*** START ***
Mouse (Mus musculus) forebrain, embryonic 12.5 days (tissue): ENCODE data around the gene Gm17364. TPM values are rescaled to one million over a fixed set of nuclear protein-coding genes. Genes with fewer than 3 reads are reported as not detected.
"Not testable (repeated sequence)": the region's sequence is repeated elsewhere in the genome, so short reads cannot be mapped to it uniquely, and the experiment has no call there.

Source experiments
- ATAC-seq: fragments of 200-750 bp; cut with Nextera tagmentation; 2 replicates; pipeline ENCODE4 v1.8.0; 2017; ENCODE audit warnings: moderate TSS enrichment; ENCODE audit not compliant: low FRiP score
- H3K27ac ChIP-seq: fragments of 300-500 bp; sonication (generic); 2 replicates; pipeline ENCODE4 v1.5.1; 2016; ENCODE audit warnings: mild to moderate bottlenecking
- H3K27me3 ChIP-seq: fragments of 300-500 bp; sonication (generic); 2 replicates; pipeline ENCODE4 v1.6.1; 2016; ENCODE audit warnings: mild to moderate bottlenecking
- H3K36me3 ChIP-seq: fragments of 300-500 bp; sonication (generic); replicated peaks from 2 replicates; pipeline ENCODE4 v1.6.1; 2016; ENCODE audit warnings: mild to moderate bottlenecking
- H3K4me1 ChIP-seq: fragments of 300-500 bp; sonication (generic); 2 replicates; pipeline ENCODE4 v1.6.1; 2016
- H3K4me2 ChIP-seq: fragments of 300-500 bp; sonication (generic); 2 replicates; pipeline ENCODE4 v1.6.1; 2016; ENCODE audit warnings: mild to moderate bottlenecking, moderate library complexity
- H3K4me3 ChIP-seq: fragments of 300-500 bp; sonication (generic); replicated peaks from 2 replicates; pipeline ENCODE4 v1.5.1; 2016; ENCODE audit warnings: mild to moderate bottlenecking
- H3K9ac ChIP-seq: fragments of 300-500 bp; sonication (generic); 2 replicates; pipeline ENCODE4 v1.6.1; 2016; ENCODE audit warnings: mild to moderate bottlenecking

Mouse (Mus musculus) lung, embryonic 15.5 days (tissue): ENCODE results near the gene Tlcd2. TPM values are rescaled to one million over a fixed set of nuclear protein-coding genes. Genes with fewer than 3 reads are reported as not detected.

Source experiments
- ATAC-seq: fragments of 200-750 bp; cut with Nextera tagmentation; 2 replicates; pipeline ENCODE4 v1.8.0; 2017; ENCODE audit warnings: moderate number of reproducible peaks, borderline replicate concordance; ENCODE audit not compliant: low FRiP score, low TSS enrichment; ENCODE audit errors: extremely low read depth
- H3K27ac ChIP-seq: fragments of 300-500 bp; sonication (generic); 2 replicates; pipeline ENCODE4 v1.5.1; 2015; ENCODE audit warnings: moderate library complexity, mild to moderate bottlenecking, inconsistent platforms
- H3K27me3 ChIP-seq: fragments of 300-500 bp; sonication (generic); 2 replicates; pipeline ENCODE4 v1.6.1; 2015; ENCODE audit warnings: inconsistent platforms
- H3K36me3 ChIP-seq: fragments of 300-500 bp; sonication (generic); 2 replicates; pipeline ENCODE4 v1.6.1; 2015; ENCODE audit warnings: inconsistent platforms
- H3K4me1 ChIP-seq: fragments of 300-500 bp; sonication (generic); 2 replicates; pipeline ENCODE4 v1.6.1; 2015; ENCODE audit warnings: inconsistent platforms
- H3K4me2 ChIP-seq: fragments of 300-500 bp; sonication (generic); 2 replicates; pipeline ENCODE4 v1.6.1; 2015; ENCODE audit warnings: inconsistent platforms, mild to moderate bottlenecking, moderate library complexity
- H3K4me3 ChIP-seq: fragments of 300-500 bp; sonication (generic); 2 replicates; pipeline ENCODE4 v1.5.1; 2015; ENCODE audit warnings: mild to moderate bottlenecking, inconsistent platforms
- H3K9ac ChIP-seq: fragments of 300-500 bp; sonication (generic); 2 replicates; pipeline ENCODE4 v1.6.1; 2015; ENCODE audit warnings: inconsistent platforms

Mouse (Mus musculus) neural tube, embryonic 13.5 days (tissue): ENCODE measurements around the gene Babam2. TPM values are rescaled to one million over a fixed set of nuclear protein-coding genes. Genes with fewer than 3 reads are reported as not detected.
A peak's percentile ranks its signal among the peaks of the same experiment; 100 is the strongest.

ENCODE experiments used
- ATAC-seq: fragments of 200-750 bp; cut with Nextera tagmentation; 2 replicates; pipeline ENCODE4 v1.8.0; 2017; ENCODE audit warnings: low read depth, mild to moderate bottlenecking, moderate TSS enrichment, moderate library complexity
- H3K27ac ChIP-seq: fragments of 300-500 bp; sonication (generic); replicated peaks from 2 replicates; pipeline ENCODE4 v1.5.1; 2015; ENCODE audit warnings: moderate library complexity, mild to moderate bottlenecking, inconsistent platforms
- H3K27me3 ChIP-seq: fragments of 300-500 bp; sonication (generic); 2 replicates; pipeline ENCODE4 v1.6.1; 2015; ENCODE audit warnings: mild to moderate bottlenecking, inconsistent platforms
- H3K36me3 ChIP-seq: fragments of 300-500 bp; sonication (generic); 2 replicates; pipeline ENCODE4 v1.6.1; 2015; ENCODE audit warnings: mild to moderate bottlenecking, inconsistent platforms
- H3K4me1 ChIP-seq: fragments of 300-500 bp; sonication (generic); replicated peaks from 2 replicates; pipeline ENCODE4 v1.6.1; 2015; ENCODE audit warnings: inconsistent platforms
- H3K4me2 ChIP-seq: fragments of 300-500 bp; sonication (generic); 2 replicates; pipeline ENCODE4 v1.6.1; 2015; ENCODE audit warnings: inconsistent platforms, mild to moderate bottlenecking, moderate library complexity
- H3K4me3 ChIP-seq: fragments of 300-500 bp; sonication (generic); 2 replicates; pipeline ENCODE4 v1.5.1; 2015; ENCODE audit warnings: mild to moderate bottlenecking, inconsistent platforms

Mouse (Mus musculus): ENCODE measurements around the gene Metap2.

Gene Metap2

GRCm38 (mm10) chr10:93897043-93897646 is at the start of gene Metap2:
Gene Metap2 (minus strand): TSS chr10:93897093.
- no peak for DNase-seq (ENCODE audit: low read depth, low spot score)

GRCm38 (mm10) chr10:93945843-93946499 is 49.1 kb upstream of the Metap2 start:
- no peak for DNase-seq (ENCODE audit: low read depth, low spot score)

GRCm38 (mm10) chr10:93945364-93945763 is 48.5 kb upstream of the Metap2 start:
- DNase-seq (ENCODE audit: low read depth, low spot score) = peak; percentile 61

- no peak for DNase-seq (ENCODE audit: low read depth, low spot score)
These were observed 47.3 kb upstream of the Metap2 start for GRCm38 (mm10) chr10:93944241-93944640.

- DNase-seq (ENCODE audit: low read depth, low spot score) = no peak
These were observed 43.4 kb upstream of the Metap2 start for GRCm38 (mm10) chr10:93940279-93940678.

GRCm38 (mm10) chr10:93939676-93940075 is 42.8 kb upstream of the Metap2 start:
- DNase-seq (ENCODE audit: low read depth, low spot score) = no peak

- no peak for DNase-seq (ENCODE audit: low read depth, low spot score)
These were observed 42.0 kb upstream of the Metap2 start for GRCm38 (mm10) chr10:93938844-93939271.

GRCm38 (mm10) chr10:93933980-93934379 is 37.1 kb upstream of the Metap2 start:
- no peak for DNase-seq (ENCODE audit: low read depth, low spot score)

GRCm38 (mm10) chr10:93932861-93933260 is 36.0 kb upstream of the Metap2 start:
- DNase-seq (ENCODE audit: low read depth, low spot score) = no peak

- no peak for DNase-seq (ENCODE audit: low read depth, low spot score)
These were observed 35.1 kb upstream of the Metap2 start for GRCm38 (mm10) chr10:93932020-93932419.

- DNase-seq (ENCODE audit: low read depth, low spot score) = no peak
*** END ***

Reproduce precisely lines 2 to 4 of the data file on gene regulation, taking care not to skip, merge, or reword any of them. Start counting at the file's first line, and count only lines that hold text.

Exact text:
"Not testable (repeated sequence)": the region's sequence is repeated elsewhere in the genome, so short reads cannot be mapped to it uniquely, and the experiment has no call there.

Source experiments
- ATAC-seq: fragments of 200-750 bp; cut with Nextera tagmentation; 2 replicates; pipeline ENCODE4 v1.8.0; 2017; ENCODE audit warnings: moderate TSS enrichment; ENCODE audit not compliant: low FRiP score